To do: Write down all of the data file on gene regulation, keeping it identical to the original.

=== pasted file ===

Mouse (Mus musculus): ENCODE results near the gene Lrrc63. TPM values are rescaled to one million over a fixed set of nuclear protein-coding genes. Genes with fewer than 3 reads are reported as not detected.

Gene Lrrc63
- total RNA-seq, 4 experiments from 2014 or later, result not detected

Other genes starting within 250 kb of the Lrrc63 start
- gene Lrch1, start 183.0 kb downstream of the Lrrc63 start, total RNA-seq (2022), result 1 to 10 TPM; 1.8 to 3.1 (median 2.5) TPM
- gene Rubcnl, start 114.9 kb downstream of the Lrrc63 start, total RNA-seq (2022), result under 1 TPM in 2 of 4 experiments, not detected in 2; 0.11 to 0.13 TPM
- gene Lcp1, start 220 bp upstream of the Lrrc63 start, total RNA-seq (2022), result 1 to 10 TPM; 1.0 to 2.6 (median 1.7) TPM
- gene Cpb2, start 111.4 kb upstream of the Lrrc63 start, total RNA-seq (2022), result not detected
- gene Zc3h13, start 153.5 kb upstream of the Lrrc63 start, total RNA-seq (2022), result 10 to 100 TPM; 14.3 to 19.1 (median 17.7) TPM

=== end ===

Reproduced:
Mouse (Mus musculus): ENCODE results near the gene Lrrc63. TPM values are rescaled to one million over a fixed set of nuclear protein-coding genes. Genes with fewer than 3 reads are reported as not detected.

Gene Lrrc63
- total RNA-seq, 4 experiments from 2014 or later, result not detected

Other genes starting within 250 kb of the Lrrc63 start
- gene Lrch1, start 183.0 kb downstream of the Lrrc63 start, total RNA-seq (2022), result 1 to 10 TPM; 1.8 to 3.1 (median 2.5) TPM
- gene Rubcnl, start 114.9 kb downstream of the Lrrc63 start, total RNA-seq (2022), result under 1 TPM in 2 of 4 experiments, not detected in 2; 0.11 to 0.13 TPM
- gene Lcp1, start 220 bp upstream of the Lrrc63 start, total RNA-seq (2022), result 1 to 10 TPM; 1.0 to 2.6 (median 1.7) TPM
- gene Cpb2, start 111.4 kb upstream of the Lrrc63 start, total RNA-seq (2022), result not detected
- gene Zc3h13, start 153.5 kb upstream of the Lrrc63 start, total RNA-seq (2022), result 10 to 100 TPM; 14.3 to 19.1 (median 17.7) TPM